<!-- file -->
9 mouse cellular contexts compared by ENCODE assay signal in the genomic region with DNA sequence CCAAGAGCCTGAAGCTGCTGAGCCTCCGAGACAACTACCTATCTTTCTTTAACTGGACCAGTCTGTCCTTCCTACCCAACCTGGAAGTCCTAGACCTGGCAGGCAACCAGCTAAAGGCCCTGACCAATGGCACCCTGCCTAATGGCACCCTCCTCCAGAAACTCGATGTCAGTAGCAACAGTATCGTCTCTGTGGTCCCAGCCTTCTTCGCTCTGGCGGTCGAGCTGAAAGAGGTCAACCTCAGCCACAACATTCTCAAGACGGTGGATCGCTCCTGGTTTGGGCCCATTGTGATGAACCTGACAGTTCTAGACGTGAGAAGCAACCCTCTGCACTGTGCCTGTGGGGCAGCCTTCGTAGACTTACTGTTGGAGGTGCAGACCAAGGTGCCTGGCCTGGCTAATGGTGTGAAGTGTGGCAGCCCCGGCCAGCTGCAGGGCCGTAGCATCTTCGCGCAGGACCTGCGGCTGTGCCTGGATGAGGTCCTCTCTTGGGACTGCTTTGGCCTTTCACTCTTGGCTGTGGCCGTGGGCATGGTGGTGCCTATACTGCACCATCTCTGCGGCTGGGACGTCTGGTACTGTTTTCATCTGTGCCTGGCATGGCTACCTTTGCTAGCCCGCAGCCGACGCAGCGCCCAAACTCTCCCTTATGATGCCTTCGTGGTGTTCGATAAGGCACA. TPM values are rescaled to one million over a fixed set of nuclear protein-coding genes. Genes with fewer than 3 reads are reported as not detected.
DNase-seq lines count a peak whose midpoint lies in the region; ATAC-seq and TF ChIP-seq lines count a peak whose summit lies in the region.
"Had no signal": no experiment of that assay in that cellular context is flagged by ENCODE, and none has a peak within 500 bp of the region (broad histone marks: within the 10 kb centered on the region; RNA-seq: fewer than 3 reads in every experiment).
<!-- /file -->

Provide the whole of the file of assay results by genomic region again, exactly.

9 mouse cellular contexts compared by ENCODE assay signal in the genomic region with DNA sequence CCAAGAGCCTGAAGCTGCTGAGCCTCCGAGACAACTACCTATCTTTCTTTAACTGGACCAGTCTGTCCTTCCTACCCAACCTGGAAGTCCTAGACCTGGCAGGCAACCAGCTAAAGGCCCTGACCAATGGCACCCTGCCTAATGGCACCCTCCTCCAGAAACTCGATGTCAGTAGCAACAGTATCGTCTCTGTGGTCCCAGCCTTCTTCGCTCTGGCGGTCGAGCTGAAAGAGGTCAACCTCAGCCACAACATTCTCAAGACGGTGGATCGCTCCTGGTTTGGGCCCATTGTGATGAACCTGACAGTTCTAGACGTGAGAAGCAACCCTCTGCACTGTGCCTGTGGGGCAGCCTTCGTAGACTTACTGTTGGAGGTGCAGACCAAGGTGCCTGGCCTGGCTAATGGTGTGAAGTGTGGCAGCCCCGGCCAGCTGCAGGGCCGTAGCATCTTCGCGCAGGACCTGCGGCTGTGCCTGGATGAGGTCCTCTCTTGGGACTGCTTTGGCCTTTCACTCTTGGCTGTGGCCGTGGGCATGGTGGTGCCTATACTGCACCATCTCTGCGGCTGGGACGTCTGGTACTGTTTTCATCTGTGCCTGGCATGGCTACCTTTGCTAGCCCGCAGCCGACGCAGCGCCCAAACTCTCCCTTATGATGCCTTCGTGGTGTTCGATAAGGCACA. TPM values are rescaled to one million over a fixed set of nuclear protein-coding genes. Genes with fewer than 3 reads are reported as not detected.
DNase-seq lines count a peak whose midpoint lies in the region; ATAC-seq and TF ChIP-seq lines count a peak whose summit lies in the region.
"Had no signal": no experiment of that assay in that cellular context is flagged by ENCODE, and none has a peak within 500 bp of the region (broad histone marks: within the 10 kb centered on the region; RNA-seq: fewer than 3 reads in every experiment).